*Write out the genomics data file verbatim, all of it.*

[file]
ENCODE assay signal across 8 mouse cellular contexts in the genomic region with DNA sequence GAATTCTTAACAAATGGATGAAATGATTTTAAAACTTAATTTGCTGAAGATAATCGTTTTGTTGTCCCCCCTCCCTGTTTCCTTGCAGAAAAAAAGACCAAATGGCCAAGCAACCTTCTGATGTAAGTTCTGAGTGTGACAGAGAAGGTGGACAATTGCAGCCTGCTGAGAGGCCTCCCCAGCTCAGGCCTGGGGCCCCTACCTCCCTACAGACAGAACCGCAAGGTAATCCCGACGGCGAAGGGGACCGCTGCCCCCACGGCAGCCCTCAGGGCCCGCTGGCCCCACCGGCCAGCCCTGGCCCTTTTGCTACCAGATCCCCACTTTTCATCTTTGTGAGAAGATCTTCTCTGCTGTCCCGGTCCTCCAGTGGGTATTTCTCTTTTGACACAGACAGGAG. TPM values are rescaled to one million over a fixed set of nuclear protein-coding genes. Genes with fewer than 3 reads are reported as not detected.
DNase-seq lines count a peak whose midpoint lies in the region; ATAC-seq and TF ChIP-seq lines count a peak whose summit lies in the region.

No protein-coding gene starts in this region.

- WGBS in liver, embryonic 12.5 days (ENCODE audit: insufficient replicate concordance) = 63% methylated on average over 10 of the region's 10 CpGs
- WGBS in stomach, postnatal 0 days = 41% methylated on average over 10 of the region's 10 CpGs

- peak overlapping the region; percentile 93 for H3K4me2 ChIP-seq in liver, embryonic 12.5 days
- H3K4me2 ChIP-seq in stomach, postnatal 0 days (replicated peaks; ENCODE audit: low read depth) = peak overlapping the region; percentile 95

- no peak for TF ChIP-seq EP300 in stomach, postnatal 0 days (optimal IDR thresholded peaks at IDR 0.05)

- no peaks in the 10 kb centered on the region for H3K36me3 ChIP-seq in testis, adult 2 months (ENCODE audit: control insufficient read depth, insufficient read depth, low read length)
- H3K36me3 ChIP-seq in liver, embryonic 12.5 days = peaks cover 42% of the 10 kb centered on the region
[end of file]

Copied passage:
ENCODE assay signal across 8 mouse cellular contexts in the genomic region with DNA sequence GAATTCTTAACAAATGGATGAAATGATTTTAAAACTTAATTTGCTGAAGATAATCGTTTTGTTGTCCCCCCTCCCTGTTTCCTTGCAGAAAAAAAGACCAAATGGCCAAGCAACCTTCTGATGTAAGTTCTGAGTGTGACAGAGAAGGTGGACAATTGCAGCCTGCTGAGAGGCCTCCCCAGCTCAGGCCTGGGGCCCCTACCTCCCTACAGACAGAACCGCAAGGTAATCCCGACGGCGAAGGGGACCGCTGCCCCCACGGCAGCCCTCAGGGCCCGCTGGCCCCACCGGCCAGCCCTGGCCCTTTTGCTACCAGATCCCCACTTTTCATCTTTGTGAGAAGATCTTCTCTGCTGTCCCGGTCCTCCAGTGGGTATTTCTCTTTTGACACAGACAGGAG. TPM values are rescaled to one million over a fixed set of nuclear protein-coding genes. Genes with fewer than 3 reads are reported as not detected.
DNase-seq lines count a peak whose midpoint lies in the region; ATAC-seq and TF ChIP-seq lines count a peak whose summit lies in the region.

No protein-coding gene starts in this region.

- WGBS in liver, embryonic 12.5 days (ENCODE audit: insufficient replicate concordance) = 63% methylated on average over 10 of the region's 10 CpGs
- WGBS in stomach, postnatal 0 days = 41% methylated on average over 10 of the region's 10 CpGs

- peak overlapping the region; percentile 93 for H3K4me2 ChIP-seq in liver, embryonic 12.5 days
- H3K4me2 ChIP-seq in stomach, postnatal 0 days (replicated peaks; ENCODE audit: low read depth) = peak overlapping the region; percentile 95

- no peak for TF ChIP-seq EP300 in stomach, postnatal 0 days (optimal IDR thresholded peaks at IDR 0.05)

- no peaks in the 10 kb centered on the region for H3K36me3 ChIP-seq in testis, adult 2 months (ENCODE audit: control insufficient read depth, insufficient read depth, low read length)
- H3K36me3 ChIP-seq in liver, embryonic 12.5 days = peaks cover 42% of the 10 kb centered on the region